In our opinion, this created the best of both worlds. We played games early in the year that didn’t count at all. We also play other leagues in our district, those games don’t count towards the standings either. Some of those intersperse with the round robin as well, so this gives the teams a minor respite.
Then we play games that count, but only towards seeding in the end of year tournament. So, while they count, they really don’t. Then, just before all-stars, we are holding a double elimination tournament between all the teams that is intended to be competitive.
We have successfully melded instruction and competition and taught both.
How do you run your minor league program? What suggestions do you have? Please let us know!
There are not enough kudos to send out to the
Little League Mom. She sometimes works all day, runs home and gets dinner on the table, gets the kids to their games an hour early for batting practice and cheers as if she isn’t tired all night long.
Uniform coordination, coaching assistance, team mom, party organizer, domestic planner, they are often the unseen heroes, and sometimes on the front line. They tirelessly work concessions, console strike out victims, provide first aid for skinned knees and bruises, and offer encouragement in the face of discouragement.
A true Little League mom knows the difference between and injury and a little pain from getting beaned. "Get down there", "Get over it", is often heard from the stands, but the same voice consoles truly upset Little Leaguers.
I know at my house my Little League mom has 4 uniforms, 3 coaching shirts, and 3 practice shirts to keep track of. She has to make sure umpiring clothes and
jock straps are laundered and ready to provide protection! Socks, belts, pants, underarmour, cleats, bat bags, hats, everything ready to go. Dinner ready at 5, coach in and out in five minutes at 5:15. It is a mad rush at our house every night. Snack bar duty, snack night for the kids, birthday parties to plan, attend and buy for, school events to keep track of, grades to keep up with, homework to manage, showers and in bed late every night, and up early the next morning to do it all over again!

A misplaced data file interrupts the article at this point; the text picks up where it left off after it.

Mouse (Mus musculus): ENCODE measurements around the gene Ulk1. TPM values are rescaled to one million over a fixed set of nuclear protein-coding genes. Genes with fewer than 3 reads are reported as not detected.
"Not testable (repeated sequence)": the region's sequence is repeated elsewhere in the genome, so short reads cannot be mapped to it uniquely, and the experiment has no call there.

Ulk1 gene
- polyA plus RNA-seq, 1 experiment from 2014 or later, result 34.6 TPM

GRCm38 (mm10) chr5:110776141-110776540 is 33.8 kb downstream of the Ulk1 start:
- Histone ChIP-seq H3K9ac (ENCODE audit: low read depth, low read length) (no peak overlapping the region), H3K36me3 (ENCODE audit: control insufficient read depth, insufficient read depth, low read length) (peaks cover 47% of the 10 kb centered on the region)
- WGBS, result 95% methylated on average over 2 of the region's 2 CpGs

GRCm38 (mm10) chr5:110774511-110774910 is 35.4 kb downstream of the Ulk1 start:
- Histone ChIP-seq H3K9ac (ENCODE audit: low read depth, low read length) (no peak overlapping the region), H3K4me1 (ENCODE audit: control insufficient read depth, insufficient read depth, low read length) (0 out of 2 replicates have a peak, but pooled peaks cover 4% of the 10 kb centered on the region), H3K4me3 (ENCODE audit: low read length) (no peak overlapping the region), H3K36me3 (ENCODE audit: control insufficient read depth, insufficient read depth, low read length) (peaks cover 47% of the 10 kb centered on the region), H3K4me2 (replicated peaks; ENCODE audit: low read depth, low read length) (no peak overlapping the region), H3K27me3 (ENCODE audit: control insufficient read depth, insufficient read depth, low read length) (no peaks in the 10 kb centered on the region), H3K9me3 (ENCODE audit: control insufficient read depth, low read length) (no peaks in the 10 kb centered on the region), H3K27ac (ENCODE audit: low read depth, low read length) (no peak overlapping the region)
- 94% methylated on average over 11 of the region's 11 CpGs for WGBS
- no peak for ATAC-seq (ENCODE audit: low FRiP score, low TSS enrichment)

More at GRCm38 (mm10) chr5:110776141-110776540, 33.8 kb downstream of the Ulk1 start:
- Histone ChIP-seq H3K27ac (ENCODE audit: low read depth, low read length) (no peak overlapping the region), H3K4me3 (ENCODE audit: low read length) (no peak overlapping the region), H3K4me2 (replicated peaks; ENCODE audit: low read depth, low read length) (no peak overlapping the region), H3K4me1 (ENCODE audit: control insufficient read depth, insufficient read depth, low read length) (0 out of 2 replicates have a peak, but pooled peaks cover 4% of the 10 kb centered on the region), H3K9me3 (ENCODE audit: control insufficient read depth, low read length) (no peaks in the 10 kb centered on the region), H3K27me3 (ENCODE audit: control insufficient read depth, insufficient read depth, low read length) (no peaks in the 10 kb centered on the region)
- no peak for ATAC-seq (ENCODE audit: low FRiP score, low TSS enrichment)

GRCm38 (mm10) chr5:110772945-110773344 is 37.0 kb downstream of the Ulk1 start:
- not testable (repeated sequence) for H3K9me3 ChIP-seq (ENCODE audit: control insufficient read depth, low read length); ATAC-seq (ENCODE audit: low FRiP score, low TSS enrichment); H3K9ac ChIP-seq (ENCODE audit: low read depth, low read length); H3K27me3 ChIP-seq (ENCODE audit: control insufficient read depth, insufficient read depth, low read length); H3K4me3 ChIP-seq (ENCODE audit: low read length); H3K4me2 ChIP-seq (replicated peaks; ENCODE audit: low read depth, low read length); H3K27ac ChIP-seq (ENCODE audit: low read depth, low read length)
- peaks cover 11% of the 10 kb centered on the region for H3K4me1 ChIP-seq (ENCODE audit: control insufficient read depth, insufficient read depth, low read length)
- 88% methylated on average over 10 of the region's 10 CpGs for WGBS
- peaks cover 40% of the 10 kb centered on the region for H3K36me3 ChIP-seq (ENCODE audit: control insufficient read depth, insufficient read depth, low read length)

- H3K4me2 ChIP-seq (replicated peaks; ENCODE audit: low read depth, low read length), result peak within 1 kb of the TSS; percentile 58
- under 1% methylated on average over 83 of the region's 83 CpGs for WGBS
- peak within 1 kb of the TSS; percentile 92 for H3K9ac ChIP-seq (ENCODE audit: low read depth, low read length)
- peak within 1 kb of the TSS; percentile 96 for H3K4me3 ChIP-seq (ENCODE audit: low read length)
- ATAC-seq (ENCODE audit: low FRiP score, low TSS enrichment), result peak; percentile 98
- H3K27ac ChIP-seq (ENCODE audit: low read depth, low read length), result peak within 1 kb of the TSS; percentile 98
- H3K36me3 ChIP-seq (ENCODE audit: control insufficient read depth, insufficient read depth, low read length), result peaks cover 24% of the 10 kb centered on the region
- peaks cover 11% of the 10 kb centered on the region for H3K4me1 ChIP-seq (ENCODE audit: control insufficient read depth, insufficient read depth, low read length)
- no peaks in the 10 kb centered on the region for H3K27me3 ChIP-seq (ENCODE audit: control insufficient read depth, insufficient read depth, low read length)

Wow, I had a glimpse at her job today as I helped w/ everything I usually don’t attend too. An SHE CAN HAVE IT! I have no idea how she does it, I am only thankful she is so good at it!
Thank you to My Little League Wife and All of the Little League Moms and Wives around the world! You are the true driving force behind our success.
Anyone know a great Little League Mom? Give her props here!
People Appreciate Your Efforts
Those of us who volunteer countless hours need to be reminded occasionally that giving truly does give back at least 10-fold. This sounds slightly religious, or even a bit trite, but it is a fact. Why is this? Because people appreciate your efforts!
How do They Reward You?
How many leads have you gotten from your volunteer hours? How many times has someone informed you of a job opportunity? How about when you donate to a
charity run or dinner and show up there. What does that do for your personally or professionally?
At work, if you are polite and help someone in need, don’t they always go out of their way to help you out for the rest of the time you or they work there and beyond? How often does that tiny effort lead to a lifelong friendship?
The old saying you can get more flies w/ honey than spice is very true. How many times when you were younger did your volunteer hours lead to social invitations? Dates? Etc.
Always Be Giving
We need to make sure that we are always trying to give something to somebody. The "
pay it forward " scenario really works, use it! You will see. Miserable people seem to bring more misery to themselves, happy giving people seem to always have someone helping them that they can count on.